New investors offer to save Saigon’s abandoned ‘super project’

By Huu Nguyen   November 2, 2018 | 03:00 am PT
New investors offer to save Saigon’s abandoned ‘super project’
Citizens of the Thanh Da Peninsula harvest rice on what should be an eco urban area. Photo by VnExpress/Quynh Tran
At least four companies are interested in reviving Ho Chi Minh City’s eco-urban area project that’s been abandoned for 26 years.

One of them is willing to spend up to $3 billion on the Thanh Da Eco Urban Area in the Thanh Da Peninsula in Binh Thanh District, not far from downtown HCMC.

Given the complicated nature of the project, the city will not assign investors anymore, but organize a bid to choose investors, Vo Van Hoan, the city's chief of staff, told a meeting on Thursday.

But it will take at least 800 days for city authorities to review the entire project and set more specific criteria for choosing investors and thus, the city will now allow locals in the area to repair their houses as they wish, Hoan said.

He did not reveal further information about the potential investors.

For the past 26 years, thousands of Thanh Da Peninsula residents have lived without any rights in their own houses.

The urban area, spread over of 426 hectares (1,053 acres), was planned to become an eco-urban residential area with natural landscapes, resorts and shopping centers.

Once completed, it was to become a center for knowledge and new technologies. It would have 45,000 residents, three times the current population.

This "super project," as many locals refer to it, was first approved by the city in 1992, and in 2004, the city repossessed land in the Thanh Da Peninsula and allocated it to the Saigon Construction Corporation, which was supposed to be an investor.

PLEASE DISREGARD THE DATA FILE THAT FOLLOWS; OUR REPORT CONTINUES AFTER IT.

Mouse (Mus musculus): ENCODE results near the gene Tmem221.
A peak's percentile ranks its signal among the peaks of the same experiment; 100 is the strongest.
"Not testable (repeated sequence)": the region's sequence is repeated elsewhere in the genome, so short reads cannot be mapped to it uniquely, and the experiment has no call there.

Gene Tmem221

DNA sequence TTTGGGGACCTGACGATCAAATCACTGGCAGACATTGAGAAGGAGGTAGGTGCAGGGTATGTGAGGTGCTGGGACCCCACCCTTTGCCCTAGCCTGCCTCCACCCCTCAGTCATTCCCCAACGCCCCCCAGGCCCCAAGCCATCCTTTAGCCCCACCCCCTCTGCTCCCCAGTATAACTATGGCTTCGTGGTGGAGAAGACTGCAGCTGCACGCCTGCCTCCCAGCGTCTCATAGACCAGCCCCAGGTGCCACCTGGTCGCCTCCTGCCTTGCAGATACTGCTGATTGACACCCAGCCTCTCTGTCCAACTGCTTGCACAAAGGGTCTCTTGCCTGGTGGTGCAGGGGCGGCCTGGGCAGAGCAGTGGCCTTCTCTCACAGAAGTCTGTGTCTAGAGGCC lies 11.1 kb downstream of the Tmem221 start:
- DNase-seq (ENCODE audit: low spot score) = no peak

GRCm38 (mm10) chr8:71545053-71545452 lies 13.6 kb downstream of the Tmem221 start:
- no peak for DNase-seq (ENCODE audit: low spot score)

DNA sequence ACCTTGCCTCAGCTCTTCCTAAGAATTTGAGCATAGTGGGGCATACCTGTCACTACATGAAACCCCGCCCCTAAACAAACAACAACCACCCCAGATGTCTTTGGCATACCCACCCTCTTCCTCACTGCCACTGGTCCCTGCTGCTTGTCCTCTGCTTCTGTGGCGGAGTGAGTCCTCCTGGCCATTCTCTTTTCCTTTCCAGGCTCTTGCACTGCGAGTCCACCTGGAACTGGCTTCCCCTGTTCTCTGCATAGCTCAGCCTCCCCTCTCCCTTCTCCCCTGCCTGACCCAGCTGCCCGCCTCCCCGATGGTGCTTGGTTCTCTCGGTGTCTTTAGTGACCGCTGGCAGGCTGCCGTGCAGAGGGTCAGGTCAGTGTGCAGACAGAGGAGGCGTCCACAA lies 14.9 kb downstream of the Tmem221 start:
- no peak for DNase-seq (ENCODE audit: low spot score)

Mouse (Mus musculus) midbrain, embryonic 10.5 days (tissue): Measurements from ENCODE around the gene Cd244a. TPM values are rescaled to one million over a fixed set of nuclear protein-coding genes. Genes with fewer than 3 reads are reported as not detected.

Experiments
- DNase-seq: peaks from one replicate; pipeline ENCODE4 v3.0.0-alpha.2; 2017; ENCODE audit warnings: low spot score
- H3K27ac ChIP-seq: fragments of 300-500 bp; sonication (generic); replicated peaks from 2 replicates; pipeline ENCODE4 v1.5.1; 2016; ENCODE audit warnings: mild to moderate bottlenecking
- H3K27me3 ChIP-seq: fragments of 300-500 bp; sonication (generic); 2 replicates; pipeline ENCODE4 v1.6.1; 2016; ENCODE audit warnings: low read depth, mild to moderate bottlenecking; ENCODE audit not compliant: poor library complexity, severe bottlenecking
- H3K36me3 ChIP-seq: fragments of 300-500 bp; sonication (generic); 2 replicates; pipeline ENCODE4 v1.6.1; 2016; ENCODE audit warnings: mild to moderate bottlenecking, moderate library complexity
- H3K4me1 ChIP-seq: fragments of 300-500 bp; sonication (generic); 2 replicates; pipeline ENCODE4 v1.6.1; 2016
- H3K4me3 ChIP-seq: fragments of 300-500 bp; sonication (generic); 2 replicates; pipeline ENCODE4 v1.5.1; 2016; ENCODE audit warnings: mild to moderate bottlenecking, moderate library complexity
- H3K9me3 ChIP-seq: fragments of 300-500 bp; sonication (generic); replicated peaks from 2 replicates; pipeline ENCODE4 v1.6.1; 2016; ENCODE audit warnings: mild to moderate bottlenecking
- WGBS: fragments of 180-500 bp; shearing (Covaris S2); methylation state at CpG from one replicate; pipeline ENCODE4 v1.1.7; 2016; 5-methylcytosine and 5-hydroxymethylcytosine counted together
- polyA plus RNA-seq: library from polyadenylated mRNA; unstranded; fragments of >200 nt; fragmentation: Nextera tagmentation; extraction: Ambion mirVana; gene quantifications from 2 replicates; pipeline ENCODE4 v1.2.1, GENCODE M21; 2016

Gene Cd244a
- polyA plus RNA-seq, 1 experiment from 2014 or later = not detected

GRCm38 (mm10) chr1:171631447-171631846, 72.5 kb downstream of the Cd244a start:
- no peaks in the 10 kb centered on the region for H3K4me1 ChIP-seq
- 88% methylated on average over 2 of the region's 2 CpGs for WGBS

After the corporation failed to begin implementing the project, the city asked another company to step in. Nothing happened.

The project was forgotten for another decade until HCMC in late 2015 appointed Vietnam's Bitexco Group and the UAE's Emaar Properties PJSC as joint investors with a capital of over VND30 trillion ($1.28 billion).

Under this new arrangement, the project was supposed to be implemented over 50 years, with primary construction work being completed within five years from the date of signing.

In mid-2017, Emaar Properties PJSC withdrew from the project and the city has asked the government to approve Bitexco as the project's sole investor.

But it took another six months to assess the ability of Bitexco and seek approval from higher authorities. Eventually, the PM wrote to HCMC, concluding that it was very difficult for Bitexco to go on with the project on its own.

In this situation, thousands of Thanh Da people have been caged in confusion and misery for decades.

For 26 years, they have had to live in slum-like conditions, unable to repair their own house or build new homes on their own land, or sell parts of their property to raise much need money to survive.

One resident, Le Van Hai, has said: "It's our house yet we have no right here. We wanted to build a small shack for our children to live in, but even that was not allowed. Not only my family but everyone here wants the project to be implemented soon. We are tired and confused from having to wait for so long."

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